The basic thesis of the book is that it is ok to set boundaries, and say “No” to someone who violates them. It gives Biblical support for that which is incredibly necessary for Christians especially who are taught to “Give until it hurts.” It was comforting in some ways to hear that I don’t have to just always give in, and it’s ok to take care of my needs too. I needed that. However, it is a hard time for me to be reading the book, because I hate needing help, and I am in a season on life where it seems like no matter how hard I try not to, I need more and more of it.

My senior year in college, I went through what I now know must have been an incredibly severe period of depression. I had nightmares, a weird kind of sleep paralysis, anxiety, thoughts of worthlessness, and at the same time, I lost many of my friends to a crazy whirlwind of drama. Meanwhile, I was writing my thesis about Hell, so that was great. Every time I tried to talk to anyone about what was going on, it seemed like they would stop talking to me. I had very few friends left by the end, and I still treasure every single one of them for sticking with me.

One Sunday, at a household meeting(for those who don’t know, households are a religious version of a sorority, basically) I broke down. I started sobbing in the middle of the meeting(and I was leading it so that was bad.) I ran out of the meeting and collapsed in tears on the floor. No, I don’t know why I broke down on the floor instead of the perfectly good bed next to me. Maybe the cold felt good on my body, sad people do weird things. Minutes later, a couple of my sisters came in and they listened to my story. Really listened. They heard out what was happening throughout my year. I will never forget what one of them said.

“Why didn’t you tell us?”

I will never forget that, because I DID. I told them, over and over and over again. I tried my hardest, but I couldn’t get across what was happening. I couldn’t express the magnitude of what was going on in a five minute conversation, and I was paralyzed by the feeling that they were done with me because I was talking about my hard time.

This book has brought that feeling back to me over and over again in the last few months. I will read one page and feel like a monster for talking about my feelings, while the next page, I feel like maybe I need to be better about sharing them. I just keep thinking about that moment, I felt so alone, and even though I had tried to tell them, no one knew.

I think this is a problem for mental health issues. People get annoyed if others “complain too much,” or are “Debbie-downers” or “sad all the time,” and I get it! It is so hard to be happy when you are around others who are not. There is even self-help advice to stay away from these people, and murky psychological articles accusing them of being narcissists, or energy vampires. Of course, I am not saying these people do not exist, but I do think that people who are genuinely struggling may sometimes look the same as a narcissist or energy vampire or just a downer. What happens though, when someone is just genuinely having a hard time for a long period of time? What if someone is just grieving and they aren’t feeling better yet?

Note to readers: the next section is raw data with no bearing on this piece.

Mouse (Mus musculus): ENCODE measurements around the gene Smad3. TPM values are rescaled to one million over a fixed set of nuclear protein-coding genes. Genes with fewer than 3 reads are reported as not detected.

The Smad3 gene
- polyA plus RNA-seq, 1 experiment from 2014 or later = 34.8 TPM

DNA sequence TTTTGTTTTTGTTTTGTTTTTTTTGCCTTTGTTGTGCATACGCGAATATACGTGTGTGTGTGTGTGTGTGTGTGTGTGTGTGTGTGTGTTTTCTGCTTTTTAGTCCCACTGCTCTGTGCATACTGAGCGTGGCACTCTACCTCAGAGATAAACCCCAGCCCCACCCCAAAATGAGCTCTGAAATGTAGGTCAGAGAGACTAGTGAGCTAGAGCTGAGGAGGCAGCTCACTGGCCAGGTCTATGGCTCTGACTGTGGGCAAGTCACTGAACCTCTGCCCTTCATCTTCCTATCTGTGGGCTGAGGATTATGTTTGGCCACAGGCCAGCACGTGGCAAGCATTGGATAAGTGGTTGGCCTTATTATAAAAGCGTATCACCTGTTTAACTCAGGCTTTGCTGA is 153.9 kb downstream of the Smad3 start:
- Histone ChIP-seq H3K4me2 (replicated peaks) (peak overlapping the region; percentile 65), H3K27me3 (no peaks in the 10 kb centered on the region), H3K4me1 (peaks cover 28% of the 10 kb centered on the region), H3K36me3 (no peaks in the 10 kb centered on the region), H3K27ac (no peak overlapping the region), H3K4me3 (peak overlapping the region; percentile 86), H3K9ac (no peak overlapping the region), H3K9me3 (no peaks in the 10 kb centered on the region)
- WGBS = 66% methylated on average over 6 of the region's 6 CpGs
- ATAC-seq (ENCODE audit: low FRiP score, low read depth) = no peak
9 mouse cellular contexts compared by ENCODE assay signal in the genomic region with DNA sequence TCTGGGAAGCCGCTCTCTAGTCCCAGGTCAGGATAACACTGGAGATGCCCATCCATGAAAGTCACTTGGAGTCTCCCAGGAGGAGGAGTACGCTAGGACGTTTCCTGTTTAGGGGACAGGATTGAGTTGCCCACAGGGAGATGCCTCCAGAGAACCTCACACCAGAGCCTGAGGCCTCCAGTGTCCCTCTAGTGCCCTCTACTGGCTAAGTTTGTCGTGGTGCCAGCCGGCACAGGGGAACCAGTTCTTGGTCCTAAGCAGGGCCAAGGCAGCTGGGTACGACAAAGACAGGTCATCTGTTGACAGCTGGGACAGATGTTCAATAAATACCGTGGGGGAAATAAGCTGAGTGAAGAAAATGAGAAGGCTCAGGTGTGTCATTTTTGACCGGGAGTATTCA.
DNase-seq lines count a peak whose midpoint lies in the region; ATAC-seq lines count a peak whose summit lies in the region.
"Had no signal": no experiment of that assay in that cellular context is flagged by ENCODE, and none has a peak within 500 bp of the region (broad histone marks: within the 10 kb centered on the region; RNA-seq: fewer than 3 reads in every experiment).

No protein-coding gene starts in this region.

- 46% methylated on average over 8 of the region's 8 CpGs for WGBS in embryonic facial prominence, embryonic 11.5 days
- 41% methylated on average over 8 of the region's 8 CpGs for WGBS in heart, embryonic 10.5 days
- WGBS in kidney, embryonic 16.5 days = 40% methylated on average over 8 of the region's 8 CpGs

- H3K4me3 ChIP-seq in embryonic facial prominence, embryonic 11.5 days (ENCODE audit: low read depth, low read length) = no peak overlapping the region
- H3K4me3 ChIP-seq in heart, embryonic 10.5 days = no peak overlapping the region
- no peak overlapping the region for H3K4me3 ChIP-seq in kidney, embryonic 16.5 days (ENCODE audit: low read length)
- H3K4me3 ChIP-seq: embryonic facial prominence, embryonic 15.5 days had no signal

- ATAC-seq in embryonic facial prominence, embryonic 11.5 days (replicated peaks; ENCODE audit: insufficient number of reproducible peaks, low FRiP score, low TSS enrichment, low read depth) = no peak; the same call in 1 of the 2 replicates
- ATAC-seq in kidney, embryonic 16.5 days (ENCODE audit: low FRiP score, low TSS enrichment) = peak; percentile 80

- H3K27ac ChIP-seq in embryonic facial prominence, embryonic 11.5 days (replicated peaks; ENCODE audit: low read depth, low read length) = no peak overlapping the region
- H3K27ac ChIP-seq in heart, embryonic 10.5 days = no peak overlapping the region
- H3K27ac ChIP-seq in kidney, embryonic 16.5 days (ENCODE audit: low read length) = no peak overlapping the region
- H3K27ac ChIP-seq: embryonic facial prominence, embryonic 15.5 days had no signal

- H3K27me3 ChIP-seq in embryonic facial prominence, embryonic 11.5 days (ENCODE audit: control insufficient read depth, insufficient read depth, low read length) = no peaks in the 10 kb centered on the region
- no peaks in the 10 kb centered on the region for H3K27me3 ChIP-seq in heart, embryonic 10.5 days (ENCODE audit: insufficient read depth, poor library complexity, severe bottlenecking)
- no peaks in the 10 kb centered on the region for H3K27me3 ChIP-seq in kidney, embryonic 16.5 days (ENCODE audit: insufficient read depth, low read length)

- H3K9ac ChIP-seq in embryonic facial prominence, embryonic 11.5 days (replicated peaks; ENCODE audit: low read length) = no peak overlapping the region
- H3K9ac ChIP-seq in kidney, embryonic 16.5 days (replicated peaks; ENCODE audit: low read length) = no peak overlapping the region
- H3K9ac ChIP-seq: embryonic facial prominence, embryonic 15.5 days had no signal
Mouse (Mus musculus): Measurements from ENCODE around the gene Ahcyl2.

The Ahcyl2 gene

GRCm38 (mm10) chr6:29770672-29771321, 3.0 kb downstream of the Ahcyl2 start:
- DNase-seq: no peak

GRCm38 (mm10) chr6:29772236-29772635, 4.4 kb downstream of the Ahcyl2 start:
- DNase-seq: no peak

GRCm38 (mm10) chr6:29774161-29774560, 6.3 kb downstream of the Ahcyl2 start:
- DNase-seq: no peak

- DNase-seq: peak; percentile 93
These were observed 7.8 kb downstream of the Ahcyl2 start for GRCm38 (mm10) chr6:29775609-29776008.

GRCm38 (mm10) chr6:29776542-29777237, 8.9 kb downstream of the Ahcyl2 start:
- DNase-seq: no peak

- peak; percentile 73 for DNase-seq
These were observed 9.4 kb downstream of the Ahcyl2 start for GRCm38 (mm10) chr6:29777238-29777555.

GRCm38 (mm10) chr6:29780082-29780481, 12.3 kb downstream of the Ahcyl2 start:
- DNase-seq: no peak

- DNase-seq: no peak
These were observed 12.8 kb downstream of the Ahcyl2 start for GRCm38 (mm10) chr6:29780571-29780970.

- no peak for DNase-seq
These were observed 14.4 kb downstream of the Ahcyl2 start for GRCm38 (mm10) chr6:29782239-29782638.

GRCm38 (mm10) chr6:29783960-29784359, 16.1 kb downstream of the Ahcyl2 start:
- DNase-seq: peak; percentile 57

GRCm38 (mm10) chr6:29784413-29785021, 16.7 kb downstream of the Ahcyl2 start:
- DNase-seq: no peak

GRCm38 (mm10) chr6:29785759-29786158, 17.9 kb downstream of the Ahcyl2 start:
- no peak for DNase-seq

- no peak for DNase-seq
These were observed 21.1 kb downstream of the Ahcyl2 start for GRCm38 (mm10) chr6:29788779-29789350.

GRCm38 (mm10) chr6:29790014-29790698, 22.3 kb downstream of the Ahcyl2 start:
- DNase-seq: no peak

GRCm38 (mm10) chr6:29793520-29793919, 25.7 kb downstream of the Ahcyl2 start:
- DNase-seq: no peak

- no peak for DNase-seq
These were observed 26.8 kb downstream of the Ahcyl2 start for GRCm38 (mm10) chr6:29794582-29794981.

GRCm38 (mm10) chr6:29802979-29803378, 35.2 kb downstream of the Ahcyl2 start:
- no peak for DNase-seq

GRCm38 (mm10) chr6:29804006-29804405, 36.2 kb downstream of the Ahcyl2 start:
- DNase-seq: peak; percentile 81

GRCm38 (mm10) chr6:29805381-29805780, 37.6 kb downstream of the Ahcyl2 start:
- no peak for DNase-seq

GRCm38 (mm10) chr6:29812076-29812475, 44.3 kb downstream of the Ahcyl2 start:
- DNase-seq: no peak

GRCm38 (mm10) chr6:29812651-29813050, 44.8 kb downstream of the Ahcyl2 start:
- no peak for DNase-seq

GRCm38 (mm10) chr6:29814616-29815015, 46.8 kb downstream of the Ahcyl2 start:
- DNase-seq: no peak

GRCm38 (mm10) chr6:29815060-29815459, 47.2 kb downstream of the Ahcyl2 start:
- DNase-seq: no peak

The point of the book isn’t just about talking about feelings, but it is an example of the things that has been hardest for me. The author uses two images to demonstrate when to ask for help and when not to. It’s ok to ask for help when you are carrying a large boulder, but when it is just a backpack, you can carry that yourself-the backpack symbolizes daily struggles. What happens though, when the daily struggles feel like a boulder, like they do with depression/anxiety/grief/whatever?

How do we decide when someone is upset “too often” or “too long” or “too much” or “too upset?” How does someone struggling with this know when they are upset too long/too much/too often/too upset? I had a huge wake up call to this a couple weeks ago when I took a hormone balancing medicine and all of a sudden the whole world was a different place. I spoke with hope, I believed in things again, I was able to focus on other people. Unfortunately, the medicine had tons of side effects, so my search for something better continues, but it was literally a night and day difference. I felt like someone had taken a blindfold off of me. How does someone in that kind of fog for any reason figure out how much upset-ness is too much for everyone around them, and yet still express how bad what is going on is?

So, I struggle with this book. I really do. I know, and appreciate, what it’s trying to do, but I also know what it feels like to be told everything is ok and you need to handle it yourself when you are screaming out and begging for help. I also know what it feels like to swallow pain so hard you think you will die from it, and that is a dangerous mess I refuse to start up again.

I guess what I’m saying is, if you struggle with depression/anxiety/grief/sadness, please don’t hold it in because you are afraid no one wants to hear it. Even if some people don’t, some do, and you may not know who they are, so keep going until you find them. If you know someone who is struggling, please be patient with them. You may not know how bad what they are going through really is, and you may not know how badly they want to fix it.

“The Elusive Nature of God”

*title by Patrick O’Donnell

The hard thing, the impossible thing, about God, or really I guess about a true relationship with God, is that He is not physically present in the way that our other relationships are.